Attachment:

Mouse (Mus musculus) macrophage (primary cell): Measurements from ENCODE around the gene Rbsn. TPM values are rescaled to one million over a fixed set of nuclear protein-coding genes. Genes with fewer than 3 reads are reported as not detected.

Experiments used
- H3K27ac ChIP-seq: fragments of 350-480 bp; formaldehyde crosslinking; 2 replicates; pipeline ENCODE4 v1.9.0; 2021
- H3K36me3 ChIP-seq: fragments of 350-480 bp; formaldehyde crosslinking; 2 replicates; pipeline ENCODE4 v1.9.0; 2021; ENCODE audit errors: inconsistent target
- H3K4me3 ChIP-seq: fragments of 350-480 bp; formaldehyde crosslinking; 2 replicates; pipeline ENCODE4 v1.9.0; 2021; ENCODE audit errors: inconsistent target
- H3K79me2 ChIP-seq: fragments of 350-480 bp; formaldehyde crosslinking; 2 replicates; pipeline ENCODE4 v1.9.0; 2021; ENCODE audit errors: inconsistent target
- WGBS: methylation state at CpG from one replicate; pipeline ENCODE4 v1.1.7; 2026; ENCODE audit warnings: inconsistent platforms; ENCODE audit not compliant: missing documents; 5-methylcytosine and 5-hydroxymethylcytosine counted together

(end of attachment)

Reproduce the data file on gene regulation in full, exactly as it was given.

Mouse (Mus musculus) macrophage (primary cell): Measurements from ENCODE around the gene Rbsn. TPM values are rescaled to one million over a fixed set of nuclear protein-coding genes. Genes with fewer than 3 reads are reported as not detected.

Experiments used
- H3K27ac ChIP-seq: fragments of 350-480 bp; formaldehyde crosslinking; 2 replicates; pipeline ENCODE4 v1.9.0; 2021
- H3K36me3 ChIP-seq: fragments of 350-480 bp; formaldehyde crosslinking; 2 replicates; pipeline ENCODE4 v1.9.0; 2021; ENCODE audit errors: inconsistent target
- H3K4me3 ChIP-seq: fragments of 350-480 bp; formaldehyde crosslinking; 2 replicates; pipeline ENCODE4 v1.9.0; 2021; ENCODE audit errors: inconsistent target
- H3K79me2 ChIP-seq: fragments of 350-480 bp; formaldehyde crosslinking; 2 replicates; pipeline ENCODE4 v1.9.0; 2021; ENCODE audit errors: inconsistent target
- WGBS: methylation state at CpG from one replicate; pipeline ENCODE4 v1.1.7; 2026; ENCODE audit warnings: inconsistent platforms; ENCODE audit not compliant: missing documents; 5-methylcytosine and 5-hydroxymethylcytosine counted together